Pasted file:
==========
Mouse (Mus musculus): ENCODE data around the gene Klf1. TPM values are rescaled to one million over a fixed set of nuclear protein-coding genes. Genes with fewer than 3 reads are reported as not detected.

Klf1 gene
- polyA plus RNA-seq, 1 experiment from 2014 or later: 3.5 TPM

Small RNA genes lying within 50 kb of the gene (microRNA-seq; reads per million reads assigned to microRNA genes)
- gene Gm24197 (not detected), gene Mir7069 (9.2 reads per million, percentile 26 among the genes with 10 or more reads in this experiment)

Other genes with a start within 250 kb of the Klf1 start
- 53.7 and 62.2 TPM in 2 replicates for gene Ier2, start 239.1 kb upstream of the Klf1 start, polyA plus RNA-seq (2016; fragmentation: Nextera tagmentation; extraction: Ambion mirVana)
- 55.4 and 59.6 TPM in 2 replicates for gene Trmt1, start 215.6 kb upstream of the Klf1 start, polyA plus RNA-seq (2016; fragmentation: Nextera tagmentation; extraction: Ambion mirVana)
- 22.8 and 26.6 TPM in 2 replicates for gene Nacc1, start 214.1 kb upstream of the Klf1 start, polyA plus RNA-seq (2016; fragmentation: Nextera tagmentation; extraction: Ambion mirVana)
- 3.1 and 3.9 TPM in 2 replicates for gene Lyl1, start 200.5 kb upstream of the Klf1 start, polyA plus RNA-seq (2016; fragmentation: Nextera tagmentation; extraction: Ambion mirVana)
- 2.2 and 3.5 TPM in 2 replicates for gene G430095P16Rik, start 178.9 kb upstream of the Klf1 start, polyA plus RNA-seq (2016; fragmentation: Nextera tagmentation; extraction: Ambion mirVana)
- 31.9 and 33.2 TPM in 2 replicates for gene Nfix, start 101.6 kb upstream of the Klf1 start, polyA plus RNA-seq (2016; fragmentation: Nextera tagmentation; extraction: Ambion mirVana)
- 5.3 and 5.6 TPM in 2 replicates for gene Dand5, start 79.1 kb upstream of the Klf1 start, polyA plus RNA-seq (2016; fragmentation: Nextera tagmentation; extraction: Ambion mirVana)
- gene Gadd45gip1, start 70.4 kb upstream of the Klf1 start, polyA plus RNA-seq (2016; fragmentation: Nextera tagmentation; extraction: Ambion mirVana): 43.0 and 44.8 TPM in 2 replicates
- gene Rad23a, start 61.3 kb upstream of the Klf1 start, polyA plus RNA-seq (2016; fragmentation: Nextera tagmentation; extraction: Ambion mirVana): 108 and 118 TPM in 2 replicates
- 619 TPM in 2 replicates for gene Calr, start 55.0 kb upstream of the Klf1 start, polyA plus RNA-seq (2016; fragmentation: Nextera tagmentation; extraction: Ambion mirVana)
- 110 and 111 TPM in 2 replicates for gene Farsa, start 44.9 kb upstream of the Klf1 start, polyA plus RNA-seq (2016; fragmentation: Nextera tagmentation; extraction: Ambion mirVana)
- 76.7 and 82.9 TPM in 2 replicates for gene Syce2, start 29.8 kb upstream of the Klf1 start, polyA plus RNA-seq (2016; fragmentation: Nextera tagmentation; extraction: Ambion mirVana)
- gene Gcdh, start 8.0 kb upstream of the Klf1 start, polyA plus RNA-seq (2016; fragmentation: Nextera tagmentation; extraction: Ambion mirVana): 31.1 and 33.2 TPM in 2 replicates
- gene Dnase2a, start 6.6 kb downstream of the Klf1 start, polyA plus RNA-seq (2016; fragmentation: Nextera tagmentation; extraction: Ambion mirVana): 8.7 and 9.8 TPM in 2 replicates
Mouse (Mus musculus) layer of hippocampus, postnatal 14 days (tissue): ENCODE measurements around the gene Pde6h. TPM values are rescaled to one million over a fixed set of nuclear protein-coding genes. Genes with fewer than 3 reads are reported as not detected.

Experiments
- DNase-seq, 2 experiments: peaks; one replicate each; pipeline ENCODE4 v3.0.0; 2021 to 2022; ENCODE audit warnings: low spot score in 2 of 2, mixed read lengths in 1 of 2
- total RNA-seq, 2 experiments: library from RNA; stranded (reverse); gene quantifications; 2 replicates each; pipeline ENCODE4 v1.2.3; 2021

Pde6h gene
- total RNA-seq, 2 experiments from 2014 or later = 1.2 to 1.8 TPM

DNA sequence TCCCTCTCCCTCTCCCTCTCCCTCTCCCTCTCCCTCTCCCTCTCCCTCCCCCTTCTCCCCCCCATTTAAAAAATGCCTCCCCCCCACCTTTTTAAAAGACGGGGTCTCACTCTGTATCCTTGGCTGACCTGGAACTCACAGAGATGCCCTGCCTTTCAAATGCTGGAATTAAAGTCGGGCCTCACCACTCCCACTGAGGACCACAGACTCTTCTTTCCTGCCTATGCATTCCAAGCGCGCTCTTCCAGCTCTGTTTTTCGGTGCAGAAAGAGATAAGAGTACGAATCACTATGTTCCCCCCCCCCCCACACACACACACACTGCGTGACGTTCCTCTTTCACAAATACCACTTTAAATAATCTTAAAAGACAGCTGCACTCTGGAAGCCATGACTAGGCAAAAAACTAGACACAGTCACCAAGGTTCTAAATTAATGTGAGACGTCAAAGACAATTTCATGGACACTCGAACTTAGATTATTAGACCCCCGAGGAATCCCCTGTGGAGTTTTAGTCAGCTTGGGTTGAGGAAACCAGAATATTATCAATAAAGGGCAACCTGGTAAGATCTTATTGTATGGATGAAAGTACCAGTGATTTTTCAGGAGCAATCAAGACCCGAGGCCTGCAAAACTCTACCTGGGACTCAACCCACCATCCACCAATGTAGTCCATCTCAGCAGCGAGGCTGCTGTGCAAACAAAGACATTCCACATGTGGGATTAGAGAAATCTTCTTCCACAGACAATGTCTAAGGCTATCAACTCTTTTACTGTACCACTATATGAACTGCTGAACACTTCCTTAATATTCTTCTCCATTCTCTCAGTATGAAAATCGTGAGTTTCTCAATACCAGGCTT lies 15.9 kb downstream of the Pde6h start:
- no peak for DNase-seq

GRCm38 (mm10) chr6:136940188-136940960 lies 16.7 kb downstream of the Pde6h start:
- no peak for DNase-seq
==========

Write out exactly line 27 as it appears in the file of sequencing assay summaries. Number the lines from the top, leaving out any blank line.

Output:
DNA sequence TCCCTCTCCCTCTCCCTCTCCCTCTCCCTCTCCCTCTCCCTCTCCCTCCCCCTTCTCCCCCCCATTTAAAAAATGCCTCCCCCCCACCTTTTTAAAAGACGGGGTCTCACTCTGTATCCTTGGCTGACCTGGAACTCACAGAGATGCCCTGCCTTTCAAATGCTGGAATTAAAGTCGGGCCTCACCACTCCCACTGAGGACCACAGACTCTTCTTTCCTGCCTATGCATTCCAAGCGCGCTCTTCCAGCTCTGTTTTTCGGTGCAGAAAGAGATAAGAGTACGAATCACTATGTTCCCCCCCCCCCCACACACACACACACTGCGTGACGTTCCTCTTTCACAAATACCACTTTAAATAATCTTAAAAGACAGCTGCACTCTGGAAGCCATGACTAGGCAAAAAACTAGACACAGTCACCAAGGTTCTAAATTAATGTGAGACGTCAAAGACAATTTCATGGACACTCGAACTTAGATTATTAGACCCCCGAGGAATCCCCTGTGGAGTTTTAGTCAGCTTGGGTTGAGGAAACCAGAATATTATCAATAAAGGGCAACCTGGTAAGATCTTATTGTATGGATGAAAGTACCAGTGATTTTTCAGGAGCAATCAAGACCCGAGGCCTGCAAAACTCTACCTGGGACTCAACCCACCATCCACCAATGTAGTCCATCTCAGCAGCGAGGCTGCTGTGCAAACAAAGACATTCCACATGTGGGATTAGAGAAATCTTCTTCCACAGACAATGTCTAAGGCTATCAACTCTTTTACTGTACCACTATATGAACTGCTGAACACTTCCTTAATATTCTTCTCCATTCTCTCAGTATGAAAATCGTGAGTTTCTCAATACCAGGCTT lies 15.9 kb downstream of the Pde6h start: